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National Cholesterol Education Program might update treatment recommendations

The group's suggestions could dramatically increase the number of statin users.

August 09, 2010|By Melissa Healy, Los Angeles Times

In the next year or so, the market for statins may get a further boost.

The National Cholesterol Education Program, the group that drafted the 2001 and 2004 guidelines on statin use, is expected to update its treatment recommendations. In doing so, the group will decide whether to suggest the broad use of statins for healthy patients with high readings of a marker for inflammation called C-reactive protein.


FOR THE RECORD:
Statin market: An article in the Aug. 9 Health section on statin users said that Dr. Sanjay Kaul is a cardiologist at USC. He is a cardiologist at the Cedars-Sinai Heart Institute. —

If the group does urge statins for these healthy individuals, at least 6.5 million new patients could sign up for long-term statin use.

Dr. Sanjay Kaul, a cardiologist at USC and a coauthor of one of the recent studies critical of the large-scale JUPITER trial, on which such a recommendation would likely be based, says such an expansion would be a mistake.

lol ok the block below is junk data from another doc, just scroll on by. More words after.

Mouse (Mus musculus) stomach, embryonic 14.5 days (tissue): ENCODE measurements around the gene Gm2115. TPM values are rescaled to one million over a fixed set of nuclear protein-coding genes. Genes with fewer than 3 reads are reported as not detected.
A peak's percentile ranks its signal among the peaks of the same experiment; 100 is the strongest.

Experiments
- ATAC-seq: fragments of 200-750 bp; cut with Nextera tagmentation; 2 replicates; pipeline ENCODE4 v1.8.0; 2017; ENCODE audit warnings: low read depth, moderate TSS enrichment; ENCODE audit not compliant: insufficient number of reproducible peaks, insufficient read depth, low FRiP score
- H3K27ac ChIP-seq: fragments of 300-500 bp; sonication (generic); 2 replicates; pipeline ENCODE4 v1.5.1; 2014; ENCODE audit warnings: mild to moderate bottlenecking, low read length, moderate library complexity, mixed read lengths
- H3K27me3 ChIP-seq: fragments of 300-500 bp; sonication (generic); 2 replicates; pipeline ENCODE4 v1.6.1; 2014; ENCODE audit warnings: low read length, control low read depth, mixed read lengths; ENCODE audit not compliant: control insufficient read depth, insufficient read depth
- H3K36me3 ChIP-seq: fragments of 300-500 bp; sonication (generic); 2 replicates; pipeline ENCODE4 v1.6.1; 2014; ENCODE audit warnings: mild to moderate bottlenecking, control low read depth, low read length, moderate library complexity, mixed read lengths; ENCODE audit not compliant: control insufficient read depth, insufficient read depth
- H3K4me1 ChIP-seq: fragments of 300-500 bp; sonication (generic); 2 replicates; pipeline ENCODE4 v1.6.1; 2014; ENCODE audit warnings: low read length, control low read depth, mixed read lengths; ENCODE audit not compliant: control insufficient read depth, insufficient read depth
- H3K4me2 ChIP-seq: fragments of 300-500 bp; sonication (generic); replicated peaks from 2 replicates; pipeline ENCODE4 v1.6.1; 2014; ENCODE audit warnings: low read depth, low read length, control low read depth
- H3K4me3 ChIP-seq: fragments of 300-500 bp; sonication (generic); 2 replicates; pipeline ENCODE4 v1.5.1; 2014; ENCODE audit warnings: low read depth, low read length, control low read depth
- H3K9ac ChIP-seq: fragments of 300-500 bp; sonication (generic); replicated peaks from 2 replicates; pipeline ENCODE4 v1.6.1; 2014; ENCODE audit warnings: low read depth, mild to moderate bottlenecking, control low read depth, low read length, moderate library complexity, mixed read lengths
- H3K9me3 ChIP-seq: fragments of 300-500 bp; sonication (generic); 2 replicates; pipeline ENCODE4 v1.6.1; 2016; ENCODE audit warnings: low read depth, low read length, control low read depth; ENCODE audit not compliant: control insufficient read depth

For the record: An article in the Aug. 9 Health section on statin users said that Dr. Sanjay Kaul is a cardiologist at USC. He is a cardiologist at the Cedars-Sinai Heart Institute.

JUPITER, says Kaul, failed to show that reducing inflammation would prevent heart attacks and save lives. And because the JUPITER trial was ended early, he added, the benefits of statin treatment were likely overstated and the likelihood of harm was likely understated.

"It was a missed opportunity" to gauge the true benefits and costs of putting vast numbers of Americans on long-term statin therapy, Kaul said. Until such a study is done right, he added, the search for new statin customers should focus on the patients for whom they are indisputably a wonder drug — those who have already had a stroke or heart attack and are determined to prevent another.

melissa.healy@latimes.com

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